Terps men rally from 14-point deficit, but fall to George Washington, 77-75

December 08, 2013|By Don Markus | The Baltimore Sun

WASHINGTON — Mark Turgeon has never been a big fan of Maryland playing every year in the BB&T Classic. Despite victories over Notre Dame and George Mason his first two seasons, Turgeon was looking forward to the Terps’ contract with the event running out after Sunday’s game against George Washington.

Some might say that Maryland didn’t wait until next year to not show up at the Verizon Center, as the Terps didn’t appear to come to play for the first 35 minutes against the Colonials.

But Trailing by 14 points and playing without junior guard Dez Wells, who had fouled out with a little over six minutes left, Maryland nearly pulled one of its bigger comeback wins under Turgeon.

Then the Terps didn’t.

After Maryland twice tied the score in the game’s last minute and seven seconds, an 18-foot jump shot from the left wing by George Washington guard Maurice Creek with under a second remaining gave the Colonials a 77-75 victory.

“We were devastated, obviously, we thought we had this one,” Maryland sophomore forward Jake Layman said after the team's second straight defeat. “If it went to overtime, we knew we had them because they had no idea what to do against our press. It was tough.”

Creek, who transferred from Indiana and is playing as a graduate student, led George Washington (8-1) with with 25 points, while sophomore point guard Joe McDonald added 13 points, nine assists and eight rebounds. Wells led Maryland (5-4) with 16 points before fouling out.

The defeat — coming on the heels of an embarrassing effort in a 16-point loss at No. 5 Ohio State Wednesday — left Turgeon wondering why it again took so long for his Terps to play with any consistent level of intensity on either end.

Asked why his team came out flat again Sunday, Turgeon said, “I have no idea. If I knew we wouldn’t be doing it. … Some of the mistakes are just mindboggling to me. I can handle missed shots as long as we’re doing all the other stuff well, if the shots are good.

“I don’t know what it is. … I don’t want to have to rely on the press to get ourselves going. I don’t want for us to get behind by 14 to get ourselves going or the coaches to get a technical to get ourselves going. But we’ll keep plugging. We’ll try to figure it out. But we lost to a really good team today, too.”

Said Layman, who finished with 13 points and six rebounds, “We just have to want it more. We know that we’re playing great teams. We just have to want it more at the beginning of the games and play harder than they are.”

The defensive mistakes that allowed the Colonials to take control in the first 10 minutes and build their to 14, 38-24, late in the first half and twice to 14 in the second half — the last time at 68-54 with 5:17 to go — led to Turgeon picking up his first technical foul of the season.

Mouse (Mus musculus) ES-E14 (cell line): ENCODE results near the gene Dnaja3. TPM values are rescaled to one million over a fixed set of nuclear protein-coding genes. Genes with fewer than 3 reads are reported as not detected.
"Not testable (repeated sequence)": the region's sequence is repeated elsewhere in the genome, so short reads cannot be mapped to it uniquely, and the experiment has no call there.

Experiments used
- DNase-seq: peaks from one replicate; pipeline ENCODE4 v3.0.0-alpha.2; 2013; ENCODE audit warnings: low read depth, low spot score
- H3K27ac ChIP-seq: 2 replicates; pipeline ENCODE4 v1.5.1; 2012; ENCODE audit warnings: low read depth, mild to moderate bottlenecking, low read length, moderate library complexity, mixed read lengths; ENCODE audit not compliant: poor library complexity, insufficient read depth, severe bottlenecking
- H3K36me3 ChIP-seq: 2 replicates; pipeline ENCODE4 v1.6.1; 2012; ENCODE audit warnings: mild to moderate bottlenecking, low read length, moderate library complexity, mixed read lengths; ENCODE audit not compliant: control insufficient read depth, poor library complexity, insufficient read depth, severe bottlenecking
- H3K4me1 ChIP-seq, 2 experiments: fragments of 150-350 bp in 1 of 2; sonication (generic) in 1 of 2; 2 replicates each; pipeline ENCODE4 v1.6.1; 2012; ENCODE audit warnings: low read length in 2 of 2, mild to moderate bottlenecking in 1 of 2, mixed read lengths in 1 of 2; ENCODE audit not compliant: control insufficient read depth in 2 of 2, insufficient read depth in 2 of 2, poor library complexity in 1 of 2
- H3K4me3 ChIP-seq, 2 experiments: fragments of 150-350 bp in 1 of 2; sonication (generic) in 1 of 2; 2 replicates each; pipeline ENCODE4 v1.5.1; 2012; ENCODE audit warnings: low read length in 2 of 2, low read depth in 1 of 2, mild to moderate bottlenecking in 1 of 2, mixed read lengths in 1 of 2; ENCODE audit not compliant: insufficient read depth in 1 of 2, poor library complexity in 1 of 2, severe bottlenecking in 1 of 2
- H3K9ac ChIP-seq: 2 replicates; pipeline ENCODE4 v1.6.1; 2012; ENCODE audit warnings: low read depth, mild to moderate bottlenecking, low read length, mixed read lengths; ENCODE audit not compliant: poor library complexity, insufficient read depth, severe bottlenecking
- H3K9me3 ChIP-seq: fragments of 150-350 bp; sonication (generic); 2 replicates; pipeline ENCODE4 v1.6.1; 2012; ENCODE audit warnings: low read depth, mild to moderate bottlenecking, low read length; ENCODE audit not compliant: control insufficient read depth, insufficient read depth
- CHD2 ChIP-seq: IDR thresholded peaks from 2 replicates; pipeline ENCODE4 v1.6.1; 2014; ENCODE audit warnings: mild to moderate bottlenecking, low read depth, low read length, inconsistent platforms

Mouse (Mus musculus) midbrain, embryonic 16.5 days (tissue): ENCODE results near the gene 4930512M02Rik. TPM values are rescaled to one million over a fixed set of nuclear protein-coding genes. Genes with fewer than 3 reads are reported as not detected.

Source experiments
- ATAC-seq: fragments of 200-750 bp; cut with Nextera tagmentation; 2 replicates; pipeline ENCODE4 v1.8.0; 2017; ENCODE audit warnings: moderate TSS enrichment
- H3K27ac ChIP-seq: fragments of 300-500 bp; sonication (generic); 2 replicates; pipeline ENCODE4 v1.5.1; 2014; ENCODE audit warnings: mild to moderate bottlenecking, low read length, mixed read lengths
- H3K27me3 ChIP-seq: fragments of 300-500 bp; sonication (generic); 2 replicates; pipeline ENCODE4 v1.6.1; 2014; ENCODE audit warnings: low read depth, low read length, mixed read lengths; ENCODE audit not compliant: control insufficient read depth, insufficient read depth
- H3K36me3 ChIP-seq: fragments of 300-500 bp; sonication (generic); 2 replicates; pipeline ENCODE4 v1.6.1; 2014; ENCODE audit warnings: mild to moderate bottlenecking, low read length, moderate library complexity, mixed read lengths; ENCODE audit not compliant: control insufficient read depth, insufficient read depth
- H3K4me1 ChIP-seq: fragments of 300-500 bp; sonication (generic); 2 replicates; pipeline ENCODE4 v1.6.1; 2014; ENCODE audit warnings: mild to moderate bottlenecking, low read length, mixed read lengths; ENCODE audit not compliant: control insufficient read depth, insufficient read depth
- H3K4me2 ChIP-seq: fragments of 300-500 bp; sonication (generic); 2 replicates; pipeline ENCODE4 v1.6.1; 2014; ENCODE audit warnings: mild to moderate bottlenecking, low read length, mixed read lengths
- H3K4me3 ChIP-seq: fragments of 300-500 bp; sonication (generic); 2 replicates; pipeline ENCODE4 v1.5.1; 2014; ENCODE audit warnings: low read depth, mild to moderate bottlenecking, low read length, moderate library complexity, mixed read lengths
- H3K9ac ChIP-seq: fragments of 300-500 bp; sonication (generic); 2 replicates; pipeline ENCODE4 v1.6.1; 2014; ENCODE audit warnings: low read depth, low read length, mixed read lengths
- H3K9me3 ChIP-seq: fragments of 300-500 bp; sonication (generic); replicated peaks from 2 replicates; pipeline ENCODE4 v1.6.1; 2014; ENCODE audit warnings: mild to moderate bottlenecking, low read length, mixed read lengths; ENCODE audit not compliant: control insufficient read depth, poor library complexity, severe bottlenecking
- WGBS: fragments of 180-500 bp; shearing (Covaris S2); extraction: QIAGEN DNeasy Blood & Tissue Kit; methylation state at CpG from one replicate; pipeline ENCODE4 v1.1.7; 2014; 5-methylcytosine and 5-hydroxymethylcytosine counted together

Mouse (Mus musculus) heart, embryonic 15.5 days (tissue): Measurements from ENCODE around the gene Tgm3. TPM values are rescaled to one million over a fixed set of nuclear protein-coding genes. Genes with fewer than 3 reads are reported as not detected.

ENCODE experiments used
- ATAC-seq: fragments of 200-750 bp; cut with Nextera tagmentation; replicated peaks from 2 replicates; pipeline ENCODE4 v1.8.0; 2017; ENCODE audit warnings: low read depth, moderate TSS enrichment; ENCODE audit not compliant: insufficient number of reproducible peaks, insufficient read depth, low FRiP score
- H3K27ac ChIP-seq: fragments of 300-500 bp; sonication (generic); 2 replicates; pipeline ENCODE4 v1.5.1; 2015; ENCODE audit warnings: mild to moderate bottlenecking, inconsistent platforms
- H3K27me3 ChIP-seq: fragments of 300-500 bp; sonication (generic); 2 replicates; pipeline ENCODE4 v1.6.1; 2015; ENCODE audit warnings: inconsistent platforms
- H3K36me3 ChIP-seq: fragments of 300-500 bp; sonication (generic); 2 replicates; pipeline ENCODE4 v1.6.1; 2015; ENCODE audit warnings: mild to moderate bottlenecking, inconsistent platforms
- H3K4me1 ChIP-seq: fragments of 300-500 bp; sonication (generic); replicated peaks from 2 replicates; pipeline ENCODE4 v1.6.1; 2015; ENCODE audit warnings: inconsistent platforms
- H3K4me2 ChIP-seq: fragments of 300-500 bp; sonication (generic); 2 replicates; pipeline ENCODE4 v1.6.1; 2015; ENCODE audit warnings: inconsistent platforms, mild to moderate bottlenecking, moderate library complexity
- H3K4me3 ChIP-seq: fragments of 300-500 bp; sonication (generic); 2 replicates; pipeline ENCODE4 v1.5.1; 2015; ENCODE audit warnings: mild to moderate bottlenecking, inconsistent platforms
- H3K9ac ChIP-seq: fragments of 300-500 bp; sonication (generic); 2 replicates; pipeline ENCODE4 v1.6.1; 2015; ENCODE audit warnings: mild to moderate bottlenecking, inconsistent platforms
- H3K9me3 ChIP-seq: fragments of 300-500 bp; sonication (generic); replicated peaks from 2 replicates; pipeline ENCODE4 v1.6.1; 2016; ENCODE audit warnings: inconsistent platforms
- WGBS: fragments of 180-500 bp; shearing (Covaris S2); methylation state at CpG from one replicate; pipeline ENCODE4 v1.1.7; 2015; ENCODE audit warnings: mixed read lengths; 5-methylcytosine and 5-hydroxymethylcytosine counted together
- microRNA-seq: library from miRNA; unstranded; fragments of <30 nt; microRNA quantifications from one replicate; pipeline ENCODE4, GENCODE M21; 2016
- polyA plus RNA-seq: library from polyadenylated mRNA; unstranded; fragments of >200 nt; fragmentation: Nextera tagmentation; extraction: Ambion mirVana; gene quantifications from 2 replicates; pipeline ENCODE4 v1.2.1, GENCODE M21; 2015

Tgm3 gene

“I can’t really say what I want to say,” Turgeon said about the technical, which came after it appeared as if Faust blocked Creek’s shot cleanly. “I was just trying to make it fair.”

Whether it was Turgeon’s technical that awakened his team, or George Washington’s inability to handle Maryland’s fullcourt press, the Terps had a chance to win the game when sophomore forward Charles Mitchell’s layup tied the score at 73 and freshman point guard Roddy Peters (11 points in 19 minutes) stole the ball in the backcourt.

But Mitchell lost possession under the basket — Turgeon thought he was fouled — and fouled Creek, who made both free throws with 29 seconds left. Peters was then fouled driving for the basket and made his free throws as well. The Terps figured that Creek was going to take the last shot, and Turgeon wanted Peters to help Faust with a double-team.

Faust slipped trying to get to Creek and Peters never helped cover him.

“We knew what they were going to do and I didn’t do a very good job, we should have run at him and doubled him,” Turgeon said. “I was trying to get Roddy to do it, but he doesn’t understand yet. I was trying to get Roddy’s attention and Nick slipped a little bit. I thought it was short when he shot it and it swished. He made a big-time shot.”

Said Creek: “I told coach [Mike Lonergan, a former Maryland assistant under Gary Williams] I wanted the ball. He got me the ball and we made a great play.”

Missing shots is just part of a long list of issues Turgeon has to get straightened out before his team opens its Atlantic Coast Conference schedule Thursday at Boston College.

“We don’t have a lot of things going our way right now, whether it’s balls going in and out, guys making tough shots against us, whistles, it’s a lot of things not going our way right now,” Turgeon said. “There’s a lot of basketball left. Hopefully we can get better from it. ... Losing is no fun.”


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